Brandon did not eat pork, the kitchen did not know to make any accommodations
for him and therefore served him pork whenever it was scheduled on the menu.
Brandon introduced into evidence the CCJ menus for 2012. Using these
menus, his counsel calculated that, between March 2 and September 27, he was
served at least 63 meals containing pork. While this number is an estimate based
on Brandon’s counsel’s assessment of which meal items likely contained pork, an
exact number is not required for Brandon’s claim to survive summary judgment.
It is sufficient that the menus, coupled with the evidence that the kitchen was not
alerted to Brandon’s religious diet until September or October, give rise to a
reasonable inference that Brandon was served many more than 10 meals
The court below therefore erred in holding that the evidence showed that
Brandon was denied only 10 religiously compliant meals. The defendants have not
disputed that 63 (or some comparable number of) meals would be a substantial
burden. Indeed, it is hard to imagine how they could sincerely argue to the
contrary. Accordingly, the error discussed above is sufficient to justify remand.
Because a genuine dispute exists, the factual question of how many noncompliant
meals Brandon was served is for the jury to decide.10
10 The defendants do argue that some of the allegedly noncompliant meals did not actually contain pork
and instead used substitutes such as turkey ham or veggie bacon. They argue that others were replaced
after Brandon complained. Whether this is true or not is also a question of fact for the jury to decide. While
there is some evidence in the record to support the defendants’ arguments, at least for some of the incidents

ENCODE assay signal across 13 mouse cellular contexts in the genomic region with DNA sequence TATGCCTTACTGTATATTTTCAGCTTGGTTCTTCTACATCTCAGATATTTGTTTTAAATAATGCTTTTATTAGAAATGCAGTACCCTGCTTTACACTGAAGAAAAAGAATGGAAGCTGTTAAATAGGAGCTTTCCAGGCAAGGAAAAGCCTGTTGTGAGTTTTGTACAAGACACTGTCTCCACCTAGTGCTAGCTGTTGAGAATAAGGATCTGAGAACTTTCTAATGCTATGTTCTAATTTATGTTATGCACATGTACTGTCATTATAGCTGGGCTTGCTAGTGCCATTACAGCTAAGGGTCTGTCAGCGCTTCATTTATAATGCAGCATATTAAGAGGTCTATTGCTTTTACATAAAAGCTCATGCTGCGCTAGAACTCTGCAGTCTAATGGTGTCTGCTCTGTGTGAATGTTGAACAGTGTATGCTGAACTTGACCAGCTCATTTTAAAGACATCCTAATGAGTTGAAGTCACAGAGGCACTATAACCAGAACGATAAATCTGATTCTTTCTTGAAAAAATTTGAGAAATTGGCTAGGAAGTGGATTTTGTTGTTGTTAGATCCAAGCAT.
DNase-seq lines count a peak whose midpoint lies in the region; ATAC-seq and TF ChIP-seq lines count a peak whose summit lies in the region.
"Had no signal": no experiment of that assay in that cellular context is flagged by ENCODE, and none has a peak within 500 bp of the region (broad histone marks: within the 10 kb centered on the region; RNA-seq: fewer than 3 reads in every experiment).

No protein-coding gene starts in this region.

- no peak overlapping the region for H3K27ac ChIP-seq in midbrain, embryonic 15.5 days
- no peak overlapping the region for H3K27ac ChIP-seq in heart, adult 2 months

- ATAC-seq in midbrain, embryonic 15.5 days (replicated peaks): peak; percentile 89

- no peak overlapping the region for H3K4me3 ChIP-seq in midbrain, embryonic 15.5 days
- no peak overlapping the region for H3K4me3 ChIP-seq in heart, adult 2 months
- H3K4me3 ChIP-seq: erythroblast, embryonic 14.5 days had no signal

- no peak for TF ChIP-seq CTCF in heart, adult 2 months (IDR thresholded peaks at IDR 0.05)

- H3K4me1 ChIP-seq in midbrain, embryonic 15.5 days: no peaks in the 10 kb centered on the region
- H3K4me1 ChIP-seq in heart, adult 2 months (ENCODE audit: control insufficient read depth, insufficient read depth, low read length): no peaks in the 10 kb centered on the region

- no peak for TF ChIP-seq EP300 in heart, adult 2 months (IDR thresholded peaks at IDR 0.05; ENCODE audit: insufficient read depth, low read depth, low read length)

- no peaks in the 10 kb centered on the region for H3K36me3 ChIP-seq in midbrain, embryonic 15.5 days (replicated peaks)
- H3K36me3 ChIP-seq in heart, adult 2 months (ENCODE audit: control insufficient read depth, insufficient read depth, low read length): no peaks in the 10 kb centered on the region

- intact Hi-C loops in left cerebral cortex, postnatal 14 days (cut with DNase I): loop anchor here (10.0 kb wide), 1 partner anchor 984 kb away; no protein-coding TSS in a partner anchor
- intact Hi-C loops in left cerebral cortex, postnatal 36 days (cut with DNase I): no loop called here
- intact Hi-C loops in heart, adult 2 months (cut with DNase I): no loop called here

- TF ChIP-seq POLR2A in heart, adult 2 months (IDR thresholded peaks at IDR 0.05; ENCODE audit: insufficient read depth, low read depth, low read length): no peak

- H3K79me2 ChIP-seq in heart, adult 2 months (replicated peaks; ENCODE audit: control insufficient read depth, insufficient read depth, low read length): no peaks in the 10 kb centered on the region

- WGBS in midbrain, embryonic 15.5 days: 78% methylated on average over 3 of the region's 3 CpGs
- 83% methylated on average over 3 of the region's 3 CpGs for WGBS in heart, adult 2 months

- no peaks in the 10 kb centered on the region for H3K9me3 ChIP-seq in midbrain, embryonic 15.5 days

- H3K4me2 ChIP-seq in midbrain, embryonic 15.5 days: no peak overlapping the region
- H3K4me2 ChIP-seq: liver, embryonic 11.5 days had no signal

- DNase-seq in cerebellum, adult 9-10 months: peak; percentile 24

identified, Brandon has also introduced evidence to the contrary. For instance, the defendants argue that
the bacon served to Brandon on September 9 was veggie bacon, but Laurin’s own notes indicate that
Brandon was served pork on September 9. J.A. 119. The defendants also argue that Brandon was given a
replacement meal on October 17 and December 25, but Brandon’s sworn statements give a different account
of both those incidents. Since a genuine dispute of material fact exists as to whether some of the allegedly
noncompliant meals were either pork‐free or replaced, summary judgment on this ground is inappropriate.
While the above error by itself justifies a remand, we additionally hold, in
the interest of judicial economy, that the court below made a second error when it
concluded that no reasonable jury could find that the denial of 10 meals was a
In the context of religious feasts and fasting, our Circuit has previously held
that a small number of noncompliant meals—even a single violation—can be a
substantial burden. Thus, in Ford v. McGinnis, we held that the plaintiff’s religious
beliefs were substantially burdened by his inability to participate in the Eid ul Fitr
feast. Ford, 352 F.3d at 593. In that case, the denial of a single feast constituted a
Similarly, in McEachin v. McGuinnis, we held that a 7‐day restrictive diet was
a substantial burden when it was imposed during Ramadan and therefore
interfered with the prisoner’s breaking of the fast. McEachin, 357 F.3d at 201; see
also Williams v. Does, 639 F. App’x 55, 56‐57 (2d Cir. 2016) (summary order)
(holding that serving a few meals prematurely during Ramadan was a substantial
burden and rejecting the lower court’s reasoning that the “burden was de minimis
because only a few of [the plaintiff’s] meals were delivered prematurely”).
Finally, in Holland v. Goord, our Circuit held that the defendants
substantially burdened the plaintiff’s religious beliefs by ordering him to drink
water during Ramadan in order to provide a urine sample for drug testing.
Holland, 758 F.3d at 221. Drinking water would have violated the plaintiff’s fast,
which the panel in Holland noted would have been a “grave sin.” Id. at 222. The
Holland panel rejected the district court’s conclusion that, because the plaintiff